That duty is all but absolute, however, which makes Graham's third argument only slightly more formidable than his first two. Graham maintains that this case involves important issues about Wisconsin's adoption of the Uniform Trade Secrets Act and he urges the Court to transfer the litigation to state court so that the state can resolve issues about its own laws. Graham does not cite any law to suggest what precedent would encourage (or require) the Court to grant his request.

Whether knowingly or unknowingly, Graham must be invoking the doctrine of abstention, since that doctrine covers the exceptional circumstances under which a federal court may decline or postpone the exercise of its jurisdiction. "The doctrine of abstention . . . is an extraordinary and narrow exception to the duty of a District Court to adjudicate the controversy before it." Colo. River Water Conservation Dist. v. United States, 424 U.S. 800, 813 96 S.Ct. 1236, 47 L.Ed.2d 483 (1976). Abstention is confined to a few general categories.

One type of abstention, often called Pullman abstention (after R.R. Comm'n of Tex. v. Pullman Co., 312 U.S. 496 (1941)), involves cases that present a federal constitutional issue that may no longer arise (or arise in a different context) once a state court has resolved state law questions. Colo. River, 424 U.S. at 814. There are no federal constitutional issues in this case, so Pullman abstention does not apply. Another type of abstention involves cases in which federal jurisdiction is invoked to restrain state criminal proceedings, certain types of state nuisance proceedings, or collection of state taxes. Colo. River, 424 U.S. at 816. That is frequently called Younger abstention, see Younger v. Harris, 401 U.S. 37 (1971), and it does not apply here, either. A third type of abstention is commonly referred to as Burford abstention. See Burford v. Sun Oil Co., 319 U.S. 315 (1943). Burford "allows a federal court to dismiss a case only if [1] it presents difficult questions of state law bearing on policy problems of substantial public import whose importance transcends the result in the case at bar or if [2] its adjudication in a federal forum would be disruptive of state efforts to establish a coherent policy with respect to a matter of substantial public concern." Quackenbush v. Allstate Ins. Co., 517 U.S. 706, 726-27 (1996). Even putting aside Quackenbush's holding that Burford abstention may be exercised "only [in cases] where the relief being sought is equitable or otherwise discretionary," id. at 731, Burford abstention does not apply here. There are no questions of state law "bearing on policy problems of substantial public import."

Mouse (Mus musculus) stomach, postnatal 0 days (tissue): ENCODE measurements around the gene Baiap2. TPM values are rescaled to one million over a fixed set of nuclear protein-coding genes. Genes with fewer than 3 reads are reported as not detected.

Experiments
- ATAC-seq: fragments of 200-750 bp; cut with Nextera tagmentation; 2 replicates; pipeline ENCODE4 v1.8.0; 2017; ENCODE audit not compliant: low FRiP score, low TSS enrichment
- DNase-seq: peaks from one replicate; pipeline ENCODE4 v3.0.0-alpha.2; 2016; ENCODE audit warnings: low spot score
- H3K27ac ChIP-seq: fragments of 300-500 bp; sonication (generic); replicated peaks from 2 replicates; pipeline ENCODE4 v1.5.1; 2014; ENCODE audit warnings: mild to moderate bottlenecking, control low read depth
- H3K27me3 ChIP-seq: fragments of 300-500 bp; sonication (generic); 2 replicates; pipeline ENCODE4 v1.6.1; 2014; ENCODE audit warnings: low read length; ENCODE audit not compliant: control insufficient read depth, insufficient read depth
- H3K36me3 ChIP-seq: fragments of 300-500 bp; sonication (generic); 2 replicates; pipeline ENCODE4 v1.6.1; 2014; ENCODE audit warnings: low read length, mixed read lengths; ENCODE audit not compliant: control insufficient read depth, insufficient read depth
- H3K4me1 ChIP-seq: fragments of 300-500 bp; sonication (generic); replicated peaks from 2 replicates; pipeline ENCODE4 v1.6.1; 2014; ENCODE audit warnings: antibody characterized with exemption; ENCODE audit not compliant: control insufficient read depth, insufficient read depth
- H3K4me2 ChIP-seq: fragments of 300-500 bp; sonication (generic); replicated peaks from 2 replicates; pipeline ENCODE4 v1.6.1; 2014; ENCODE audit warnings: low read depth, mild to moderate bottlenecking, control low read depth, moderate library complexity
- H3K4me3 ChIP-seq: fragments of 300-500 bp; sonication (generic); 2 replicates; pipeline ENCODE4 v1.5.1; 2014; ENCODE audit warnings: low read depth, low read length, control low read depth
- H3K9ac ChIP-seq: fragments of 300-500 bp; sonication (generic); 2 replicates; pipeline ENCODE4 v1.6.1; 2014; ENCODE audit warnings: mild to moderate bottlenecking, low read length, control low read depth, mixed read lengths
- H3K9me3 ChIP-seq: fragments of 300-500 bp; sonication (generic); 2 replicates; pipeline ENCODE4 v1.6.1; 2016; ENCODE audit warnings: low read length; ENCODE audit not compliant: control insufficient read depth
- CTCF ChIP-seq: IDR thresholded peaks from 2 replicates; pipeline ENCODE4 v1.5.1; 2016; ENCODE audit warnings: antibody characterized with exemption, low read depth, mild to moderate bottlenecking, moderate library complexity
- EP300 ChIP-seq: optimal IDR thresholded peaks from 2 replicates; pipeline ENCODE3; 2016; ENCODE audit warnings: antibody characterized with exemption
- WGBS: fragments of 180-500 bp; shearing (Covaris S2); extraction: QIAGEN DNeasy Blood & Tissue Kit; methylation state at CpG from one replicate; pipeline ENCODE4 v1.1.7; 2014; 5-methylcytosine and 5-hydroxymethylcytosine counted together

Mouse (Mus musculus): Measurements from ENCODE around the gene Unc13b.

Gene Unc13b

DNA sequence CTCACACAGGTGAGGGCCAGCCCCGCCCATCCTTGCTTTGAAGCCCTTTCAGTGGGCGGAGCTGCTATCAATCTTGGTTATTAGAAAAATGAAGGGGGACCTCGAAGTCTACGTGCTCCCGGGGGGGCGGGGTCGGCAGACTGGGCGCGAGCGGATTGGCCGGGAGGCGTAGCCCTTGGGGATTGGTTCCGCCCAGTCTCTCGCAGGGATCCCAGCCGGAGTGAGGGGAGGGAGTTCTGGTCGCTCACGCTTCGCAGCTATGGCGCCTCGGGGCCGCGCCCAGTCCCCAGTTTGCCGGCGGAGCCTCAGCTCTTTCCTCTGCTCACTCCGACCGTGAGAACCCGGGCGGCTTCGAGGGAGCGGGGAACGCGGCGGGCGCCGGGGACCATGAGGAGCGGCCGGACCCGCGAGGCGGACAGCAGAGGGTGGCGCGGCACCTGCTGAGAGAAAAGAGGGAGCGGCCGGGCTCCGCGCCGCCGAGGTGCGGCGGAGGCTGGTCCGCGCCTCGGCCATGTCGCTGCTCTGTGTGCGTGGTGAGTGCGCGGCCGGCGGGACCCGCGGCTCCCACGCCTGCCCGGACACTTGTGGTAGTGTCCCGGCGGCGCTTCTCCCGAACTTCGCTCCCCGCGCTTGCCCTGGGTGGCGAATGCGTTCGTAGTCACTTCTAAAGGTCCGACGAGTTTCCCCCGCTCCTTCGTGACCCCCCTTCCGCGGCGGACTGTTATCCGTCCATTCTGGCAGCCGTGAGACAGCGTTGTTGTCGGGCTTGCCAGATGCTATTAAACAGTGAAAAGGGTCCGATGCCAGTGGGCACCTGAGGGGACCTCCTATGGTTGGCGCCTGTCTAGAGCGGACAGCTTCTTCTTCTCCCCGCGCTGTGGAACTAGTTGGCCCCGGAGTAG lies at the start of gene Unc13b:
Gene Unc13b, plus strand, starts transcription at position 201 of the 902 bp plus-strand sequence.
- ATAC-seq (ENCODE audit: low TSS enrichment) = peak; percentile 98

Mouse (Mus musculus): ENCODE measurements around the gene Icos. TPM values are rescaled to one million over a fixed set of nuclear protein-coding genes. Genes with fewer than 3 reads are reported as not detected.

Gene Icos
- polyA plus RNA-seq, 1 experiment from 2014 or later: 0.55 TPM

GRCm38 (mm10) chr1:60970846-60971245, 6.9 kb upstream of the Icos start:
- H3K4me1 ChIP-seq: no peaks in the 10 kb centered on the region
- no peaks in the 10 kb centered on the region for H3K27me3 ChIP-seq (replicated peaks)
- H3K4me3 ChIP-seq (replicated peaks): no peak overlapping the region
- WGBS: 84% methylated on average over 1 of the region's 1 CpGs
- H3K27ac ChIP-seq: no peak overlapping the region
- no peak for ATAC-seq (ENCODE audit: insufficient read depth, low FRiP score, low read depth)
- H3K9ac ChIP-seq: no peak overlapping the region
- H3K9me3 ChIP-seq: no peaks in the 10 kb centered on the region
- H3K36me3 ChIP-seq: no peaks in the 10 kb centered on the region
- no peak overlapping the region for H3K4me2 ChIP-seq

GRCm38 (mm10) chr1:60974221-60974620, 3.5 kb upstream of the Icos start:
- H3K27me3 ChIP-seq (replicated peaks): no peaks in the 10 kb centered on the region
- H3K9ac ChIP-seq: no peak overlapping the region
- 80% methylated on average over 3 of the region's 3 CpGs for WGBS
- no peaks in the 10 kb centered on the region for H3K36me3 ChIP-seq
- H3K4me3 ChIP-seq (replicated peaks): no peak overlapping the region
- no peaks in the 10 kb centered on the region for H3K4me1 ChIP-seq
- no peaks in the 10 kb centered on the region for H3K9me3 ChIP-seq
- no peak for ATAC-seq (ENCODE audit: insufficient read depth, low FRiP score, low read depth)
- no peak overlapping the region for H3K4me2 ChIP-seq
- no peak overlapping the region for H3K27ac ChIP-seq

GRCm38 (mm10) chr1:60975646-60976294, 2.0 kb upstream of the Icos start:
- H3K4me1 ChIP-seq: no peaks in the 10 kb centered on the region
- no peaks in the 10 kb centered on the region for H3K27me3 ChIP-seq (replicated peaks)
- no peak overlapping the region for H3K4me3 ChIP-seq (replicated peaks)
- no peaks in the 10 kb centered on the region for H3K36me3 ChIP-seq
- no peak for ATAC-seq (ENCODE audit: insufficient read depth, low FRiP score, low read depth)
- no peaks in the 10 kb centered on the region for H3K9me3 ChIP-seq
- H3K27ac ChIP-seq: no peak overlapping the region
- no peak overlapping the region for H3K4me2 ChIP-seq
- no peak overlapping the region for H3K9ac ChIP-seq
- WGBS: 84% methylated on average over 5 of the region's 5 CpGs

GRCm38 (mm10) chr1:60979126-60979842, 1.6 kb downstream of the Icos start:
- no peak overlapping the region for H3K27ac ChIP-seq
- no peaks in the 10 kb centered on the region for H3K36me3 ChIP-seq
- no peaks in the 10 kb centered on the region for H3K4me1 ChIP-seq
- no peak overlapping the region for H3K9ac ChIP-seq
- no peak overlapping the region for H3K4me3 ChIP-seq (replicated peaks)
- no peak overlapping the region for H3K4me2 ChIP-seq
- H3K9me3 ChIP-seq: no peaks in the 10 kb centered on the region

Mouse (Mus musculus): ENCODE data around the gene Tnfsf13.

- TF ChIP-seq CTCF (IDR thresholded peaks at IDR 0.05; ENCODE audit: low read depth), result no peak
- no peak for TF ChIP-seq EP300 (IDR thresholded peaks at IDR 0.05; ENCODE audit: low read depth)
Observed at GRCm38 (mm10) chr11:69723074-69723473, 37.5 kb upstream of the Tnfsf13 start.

The Colorado River Court also recognized situations when the doctrine of abstention would not apply but when "wise judicial administration, giving regard to conservation of judicial resources and comprehensive disposition of litigation" might call for federal courts not to exercise jurisdiction. Colo. River, 424 U.S. at 817 (quotation omitted). Those situations require "contemporaneous exercise of concurrent jurisdictions" — in other words, the same litigation pending in both a federal and state court. Id. Though the Colorado River Court distinguished such situations from those in which abstention is appropriate, the doctrine has nevertheless come to be known as Colorado-River abstention. Whatever the doctrine may be called, it does not apply to Graham's case. The Colorado River Court noted that "the circumstances permitting the dismissal of a federal suit due to the presence of a concurrent state proceeding for reasons of wise judicial administration are considerably more limited than the circumstances appropriate for abstention." Id. at 818. Such circumstances are not present here, if for no other reason, because there is no concurrent state court action involving these parties. See also Blue Cross and Blue Shield of Ill. v. Cruz, 396 F.3d 793, 801 (7th Cir. 2005) ("`This circuit has recognized consistently that the primary duty of the district court is to exercise the jurisdiction vested in it by law; the presumption is against abstention.'" (quoting Sverdrup Corp. v. Edwardsville Comm. Unit Sch. Dist. No. 7, 125 F.3d 546, 549-50 (7th Cir 1997)).